I'm somewhere in the middle of job land. It's a weird and awkward place. I know so many other grad students and recent phds who are there too. I'm competing with people I like and respect for one of only a handful of jobs. I wish the profession was different, but I don't see any change coming immediately, with the number of phds produced each year so far outstripping the number of jobs available.
Actually (and this is part of a much larger rant), I get pretty mad at what I see as irresponsible graduate education. I don't think most people, when they start grad school, have any real idea of how difficult it is to get a job in academia. It's hard, and I don't think most grad schools are very upfront about how hard it is. Then again, why would they be? Most schools rely on very cheap grad student labor to teach. Knowing that 80 or 85% (I can't remember the actual number, but it's awfully high) of people who start phd programs won't get jobs in academia, would, I think, be a big deterrent. Most won't even finish the phd. If you manage to actually finish the phd, you then pretty much have to be able to wait around for a few years before you get a real (tenure-track) job, taking one-year positions or post-docs if you can get them. And this is after the years of grad education where you're not really earning (but at least hopefully you're not being charged for--in fact, note to potential grad students: DON'T GET A PHD IF YOU HAVE TO PAY FOR IT!). I'm very lucky, in that I was funded for grad school, and I'm coming out the other end with no debt. If I get a job, it'll all be golden. But I can tell you, if I ever have any students thinking about academia as a career, I'll make sure they know what all is involved, and what the prospects really are. It's not that I don't think anyone should do it (I'm here, aren't I?), I just want people to know what they're signing on for.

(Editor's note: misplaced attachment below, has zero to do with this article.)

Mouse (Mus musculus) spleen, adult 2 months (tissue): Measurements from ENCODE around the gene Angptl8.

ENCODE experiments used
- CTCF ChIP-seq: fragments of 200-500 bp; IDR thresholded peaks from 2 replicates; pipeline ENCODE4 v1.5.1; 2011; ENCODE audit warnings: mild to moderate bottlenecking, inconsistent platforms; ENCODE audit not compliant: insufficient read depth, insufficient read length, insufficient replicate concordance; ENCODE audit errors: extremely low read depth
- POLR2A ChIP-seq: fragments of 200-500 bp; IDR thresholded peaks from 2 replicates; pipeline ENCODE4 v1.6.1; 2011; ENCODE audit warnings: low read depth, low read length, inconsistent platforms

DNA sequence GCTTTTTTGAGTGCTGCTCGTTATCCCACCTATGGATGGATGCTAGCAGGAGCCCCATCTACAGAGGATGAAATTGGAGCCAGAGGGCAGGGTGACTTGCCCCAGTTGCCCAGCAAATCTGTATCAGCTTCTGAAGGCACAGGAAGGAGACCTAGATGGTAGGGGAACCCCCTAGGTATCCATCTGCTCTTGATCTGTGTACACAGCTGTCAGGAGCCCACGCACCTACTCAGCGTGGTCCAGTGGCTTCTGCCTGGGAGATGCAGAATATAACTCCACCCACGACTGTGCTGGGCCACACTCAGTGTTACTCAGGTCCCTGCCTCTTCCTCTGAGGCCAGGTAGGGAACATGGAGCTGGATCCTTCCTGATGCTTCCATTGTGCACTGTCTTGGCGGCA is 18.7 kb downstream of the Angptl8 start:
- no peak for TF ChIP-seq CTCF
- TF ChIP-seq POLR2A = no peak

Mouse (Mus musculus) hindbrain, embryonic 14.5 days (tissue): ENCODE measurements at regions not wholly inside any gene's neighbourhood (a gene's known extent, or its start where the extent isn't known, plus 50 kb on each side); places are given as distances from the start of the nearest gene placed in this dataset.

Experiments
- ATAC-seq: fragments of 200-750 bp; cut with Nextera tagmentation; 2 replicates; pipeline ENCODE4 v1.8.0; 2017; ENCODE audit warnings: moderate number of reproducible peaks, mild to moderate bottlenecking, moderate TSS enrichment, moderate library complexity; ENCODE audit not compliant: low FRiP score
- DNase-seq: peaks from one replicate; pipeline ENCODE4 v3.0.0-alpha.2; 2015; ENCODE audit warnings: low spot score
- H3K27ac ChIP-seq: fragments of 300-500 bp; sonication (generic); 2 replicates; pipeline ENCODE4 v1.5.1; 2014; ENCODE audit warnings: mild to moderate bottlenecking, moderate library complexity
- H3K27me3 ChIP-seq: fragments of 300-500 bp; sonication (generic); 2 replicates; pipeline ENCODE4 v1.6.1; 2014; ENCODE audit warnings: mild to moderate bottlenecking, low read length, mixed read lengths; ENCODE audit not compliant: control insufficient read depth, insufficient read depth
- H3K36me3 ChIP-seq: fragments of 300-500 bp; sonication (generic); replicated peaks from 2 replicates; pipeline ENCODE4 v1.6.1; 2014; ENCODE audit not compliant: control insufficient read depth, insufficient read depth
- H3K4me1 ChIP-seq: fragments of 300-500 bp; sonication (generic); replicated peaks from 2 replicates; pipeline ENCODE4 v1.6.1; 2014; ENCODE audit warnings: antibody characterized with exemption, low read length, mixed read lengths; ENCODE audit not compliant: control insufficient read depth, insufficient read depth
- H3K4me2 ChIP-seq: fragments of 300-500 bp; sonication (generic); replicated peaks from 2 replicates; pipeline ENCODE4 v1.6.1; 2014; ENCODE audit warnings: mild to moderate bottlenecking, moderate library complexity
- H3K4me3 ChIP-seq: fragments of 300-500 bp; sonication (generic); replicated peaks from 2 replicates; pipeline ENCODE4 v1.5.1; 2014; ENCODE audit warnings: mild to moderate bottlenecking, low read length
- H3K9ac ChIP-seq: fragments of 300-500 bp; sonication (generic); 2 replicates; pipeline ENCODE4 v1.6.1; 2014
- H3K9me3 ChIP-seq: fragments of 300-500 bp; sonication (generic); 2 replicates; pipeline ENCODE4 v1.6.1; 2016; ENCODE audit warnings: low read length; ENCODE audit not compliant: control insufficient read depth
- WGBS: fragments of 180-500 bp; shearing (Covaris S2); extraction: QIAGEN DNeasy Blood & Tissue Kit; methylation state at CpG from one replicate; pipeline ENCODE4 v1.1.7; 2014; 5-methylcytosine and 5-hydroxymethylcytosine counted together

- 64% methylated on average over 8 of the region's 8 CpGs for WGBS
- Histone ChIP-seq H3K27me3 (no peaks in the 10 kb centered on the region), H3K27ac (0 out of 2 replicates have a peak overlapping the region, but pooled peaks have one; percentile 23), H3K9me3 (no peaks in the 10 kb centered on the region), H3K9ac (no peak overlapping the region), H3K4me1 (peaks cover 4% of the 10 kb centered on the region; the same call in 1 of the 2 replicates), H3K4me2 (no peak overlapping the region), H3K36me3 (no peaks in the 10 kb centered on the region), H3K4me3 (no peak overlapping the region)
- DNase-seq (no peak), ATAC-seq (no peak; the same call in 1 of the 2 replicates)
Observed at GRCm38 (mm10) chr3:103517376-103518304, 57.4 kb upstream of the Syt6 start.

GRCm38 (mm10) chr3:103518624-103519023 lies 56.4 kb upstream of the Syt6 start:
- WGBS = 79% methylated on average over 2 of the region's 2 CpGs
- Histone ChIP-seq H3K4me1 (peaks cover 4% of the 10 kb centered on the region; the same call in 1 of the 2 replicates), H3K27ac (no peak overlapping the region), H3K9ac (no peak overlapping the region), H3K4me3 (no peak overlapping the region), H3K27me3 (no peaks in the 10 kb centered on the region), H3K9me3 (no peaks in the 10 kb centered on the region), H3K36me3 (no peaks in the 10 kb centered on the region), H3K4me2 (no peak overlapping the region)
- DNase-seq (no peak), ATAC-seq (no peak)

Back to the monstrosity.